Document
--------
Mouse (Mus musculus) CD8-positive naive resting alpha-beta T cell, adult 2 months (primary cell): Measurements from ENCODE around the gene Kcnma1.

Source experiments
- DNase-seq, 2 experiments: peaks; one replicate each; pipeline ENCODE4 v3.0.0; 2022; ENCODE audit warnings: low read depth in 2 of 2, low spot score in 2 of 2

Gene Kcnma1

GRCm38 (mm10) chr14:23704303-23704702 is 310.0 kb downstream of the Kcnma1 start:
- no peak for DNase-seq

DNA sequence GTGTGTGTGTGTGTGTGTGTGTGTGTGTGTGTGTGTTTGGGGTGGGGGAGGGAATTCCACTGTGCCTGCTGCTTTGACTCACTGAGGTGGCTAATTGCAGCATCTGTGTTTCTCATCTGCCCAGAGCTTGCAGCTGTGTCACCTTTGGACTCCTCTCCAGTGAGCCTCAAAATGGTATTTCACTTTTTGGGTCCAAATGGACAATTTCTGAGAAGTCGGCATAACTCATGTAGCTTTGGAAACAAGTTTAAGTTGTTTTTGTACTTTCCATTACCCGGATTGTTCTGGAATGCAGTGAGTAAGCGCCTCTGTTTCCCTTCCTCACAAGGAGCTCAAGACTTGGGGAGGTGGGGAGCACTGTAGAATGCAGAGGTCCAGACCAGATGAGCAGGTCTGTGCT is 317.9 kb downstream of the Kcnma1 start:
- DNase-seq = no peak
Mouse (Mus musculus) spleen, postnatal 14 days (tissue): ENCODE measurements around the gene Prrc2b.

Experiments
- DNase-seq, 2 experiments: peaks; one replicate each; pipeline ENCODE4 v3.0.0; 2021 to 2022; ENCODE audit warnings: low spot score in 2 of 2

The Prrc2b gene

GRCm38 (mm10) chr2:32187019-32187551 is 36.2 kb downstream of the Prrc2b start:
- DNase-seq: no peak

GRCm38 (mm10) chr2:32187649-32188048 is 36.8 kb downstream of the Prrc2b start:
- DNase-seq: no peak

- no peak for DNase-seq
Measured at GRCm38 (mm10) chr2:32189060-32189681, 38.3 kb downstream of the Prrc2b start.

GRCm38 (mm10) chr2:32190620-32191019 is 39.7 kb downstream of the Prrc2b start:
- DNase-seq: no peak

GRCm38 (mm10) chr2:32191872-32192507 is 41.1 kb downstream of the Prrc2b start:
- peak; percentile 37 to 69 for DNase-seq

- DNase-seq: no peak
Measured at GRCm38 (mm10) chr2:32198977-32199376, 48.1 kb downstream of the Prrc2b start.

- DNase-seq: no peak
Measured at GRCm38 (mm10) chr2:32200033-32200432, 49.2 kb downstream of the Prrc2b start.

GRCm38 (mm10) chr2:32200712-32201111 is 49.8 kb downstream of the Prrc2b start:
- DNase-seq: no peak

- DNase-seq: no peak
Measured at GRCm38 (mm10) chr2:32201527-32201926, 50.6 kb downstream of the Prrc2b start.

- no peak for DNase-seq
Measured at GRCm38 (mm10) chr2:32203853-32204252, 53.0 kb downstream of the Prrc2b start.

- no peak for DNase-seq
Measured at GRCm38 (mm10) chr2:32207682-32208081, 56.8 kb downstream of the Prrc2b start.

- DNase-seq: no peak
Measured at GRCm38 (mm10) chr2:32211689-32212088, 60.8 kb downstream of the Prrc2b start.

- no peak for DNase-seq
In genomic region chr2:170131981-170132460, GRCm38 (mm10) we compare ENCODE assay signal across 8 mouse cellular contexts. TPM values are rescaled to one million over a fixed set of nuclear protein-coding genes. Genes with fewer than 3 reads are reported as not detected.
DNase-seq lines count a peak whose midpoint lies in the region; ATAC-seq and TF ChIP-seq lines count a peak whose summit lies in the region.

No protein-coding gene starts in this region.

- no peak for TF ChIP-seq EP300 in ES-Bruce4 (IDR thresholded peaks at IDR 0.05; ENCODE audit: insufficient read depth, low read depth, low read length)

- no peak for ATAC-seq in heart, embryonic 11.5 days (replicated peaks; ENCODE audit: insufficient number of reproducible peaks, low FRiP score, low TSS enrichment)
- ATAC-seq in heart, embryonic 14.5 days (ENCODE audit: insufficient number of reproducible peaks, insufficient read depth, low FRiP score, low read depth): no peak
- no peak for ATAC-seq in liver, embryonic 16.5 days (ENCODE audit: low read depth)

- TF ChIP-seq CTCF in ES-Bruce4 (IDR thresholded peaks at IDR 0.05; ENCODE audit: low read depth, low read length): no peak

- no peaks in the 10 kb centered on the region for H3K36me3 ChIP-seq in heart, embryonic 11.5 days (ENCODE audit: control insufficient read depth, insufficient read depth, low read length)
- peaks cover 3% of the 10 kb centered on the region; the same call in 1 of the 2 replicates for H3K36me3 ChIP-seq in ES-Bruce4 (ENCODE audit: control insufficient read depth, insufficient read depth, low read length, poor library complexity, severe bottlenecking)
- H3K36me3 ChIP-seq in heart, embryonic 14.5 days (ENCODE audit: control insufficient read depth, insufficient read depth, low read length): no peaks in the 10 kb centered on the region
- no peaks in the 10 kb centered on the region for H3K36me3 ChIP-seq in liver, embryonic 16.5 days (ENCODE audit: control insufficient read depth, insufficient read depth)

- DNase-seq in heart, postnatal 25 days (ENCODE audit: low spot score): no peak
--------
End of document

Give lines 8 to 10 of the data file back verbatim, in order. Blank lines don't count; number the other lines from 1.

- DNase-seq = no peak
Mouse (Mus musculus) spleen, postnatal 14 days (tissue): ENCODE measurements around the gene Prrc2b.

Experiments